With this new era, archaeologist noted many changes in the artifacts that were found. For instance, craftsmen who made beads originally had quite small workshops that may have only been used for a matter of weeks.

During the height of the Viking’s age, the production of these beads appears to have slowed down immensely, and archaeologist spotted evidence of other imported Middle Eastern beads that would have taken their place.

It was also found that gemstones weren’t that important to residents of Ribe. Gold, on the other hand, certainly was, and it is believed that much of the gold in use during the early days of this city would have been stolen from Roman graves.

With around 330 feet of the 1st Viking city excavated, archaeologists are progressing steadily with their study of Ribe and will continue to publicize their finds in the upcoming years.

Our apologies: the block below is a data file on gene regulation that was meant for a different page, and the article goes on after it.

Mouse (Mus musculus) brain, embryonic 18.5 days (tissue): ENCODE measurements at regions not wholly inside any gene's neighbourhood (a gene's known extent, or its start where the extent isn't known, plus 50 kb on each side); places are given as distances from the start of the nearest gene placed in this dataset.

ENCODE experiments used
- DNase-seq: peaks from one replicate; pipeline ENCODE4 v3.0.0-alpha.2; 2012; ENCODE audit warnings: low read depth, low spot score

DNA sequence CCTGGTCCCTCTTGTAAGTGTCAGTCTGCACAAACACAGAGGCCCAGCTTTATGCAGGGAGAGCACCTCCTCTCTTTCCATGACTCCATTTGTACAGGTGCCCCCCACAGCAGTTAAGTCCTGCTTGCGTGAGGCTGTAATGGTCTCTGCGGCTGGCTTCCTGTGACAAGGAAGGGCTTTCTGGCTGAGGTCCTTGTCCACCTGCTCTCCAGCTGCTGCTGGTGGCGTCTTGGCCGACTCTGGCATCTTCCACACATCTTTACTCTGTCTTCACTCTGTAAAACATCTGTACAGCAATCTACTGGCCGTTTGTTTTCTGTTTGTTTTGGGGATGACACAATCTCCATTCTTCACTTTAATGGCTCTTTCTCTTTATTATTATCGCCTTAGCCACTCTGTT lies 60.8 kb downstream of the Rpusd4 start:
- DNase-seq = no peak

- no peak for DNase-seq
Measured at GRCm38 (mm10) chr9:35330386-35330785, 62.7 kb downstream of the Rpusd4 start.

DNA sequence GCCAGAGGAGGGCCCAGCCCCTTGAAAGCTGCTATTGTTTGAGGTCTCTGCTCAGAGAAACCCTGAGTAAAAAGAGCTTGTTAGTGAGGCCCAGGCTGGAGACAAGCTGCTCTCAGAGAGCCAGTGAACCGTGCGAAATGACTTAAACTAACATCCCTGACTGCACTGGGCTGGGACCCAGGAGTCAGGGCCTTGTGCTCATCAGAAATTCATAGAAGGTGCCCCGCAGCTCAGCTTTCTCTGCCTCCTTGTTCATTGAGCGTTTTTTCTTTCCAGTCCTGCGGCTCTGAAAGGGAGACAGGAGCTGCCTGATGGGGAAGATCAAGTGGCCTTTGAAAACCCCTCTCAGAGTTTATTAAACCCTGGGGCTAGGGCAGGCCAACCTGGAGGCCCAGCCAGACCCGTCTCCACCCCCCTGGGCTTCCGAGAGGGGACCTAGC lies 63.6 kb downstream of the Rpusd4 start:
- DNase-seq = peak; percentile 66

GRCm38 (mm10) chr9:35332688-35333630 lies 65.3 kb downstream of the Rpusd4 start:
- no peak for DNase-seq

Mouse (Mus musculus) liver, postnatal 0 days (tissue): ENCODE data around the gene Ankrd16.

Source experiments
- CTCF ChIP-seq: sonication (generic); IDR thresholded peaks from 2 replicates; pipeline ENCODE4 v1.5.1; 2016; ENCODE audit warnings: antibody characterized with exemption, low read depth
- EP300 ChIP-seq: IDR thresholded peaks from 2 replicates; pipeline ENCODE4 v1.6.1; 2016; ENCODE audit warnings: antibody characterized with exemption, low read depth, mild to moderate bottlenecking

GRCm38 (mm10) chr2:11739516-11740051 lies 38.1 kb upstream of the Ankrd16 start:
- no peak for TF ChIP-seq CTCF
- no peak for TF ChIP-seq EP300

Wood and other organic materials are preserved in deep underneath the Danish city of Ribe. For example, this piece of lyre with six tuning pegs, was found in a layer from the first half of the 8th century AD. ( Museum of Southwest Jutland )
Wood and other organic materials are preserved in deep underneath the Danish city of Ribe. For example, this piece of lyre with six tuning pegs, was found in a layer from the first half of the 8th century AD. ( Museum of Southwest Jutland )

Medieval Village Unearthed in Denmark

Lost medieval village discovered in Denmark

 Excavation of an extremely well-preserved cellar, which may have functioned as a place to store the town’s taxes.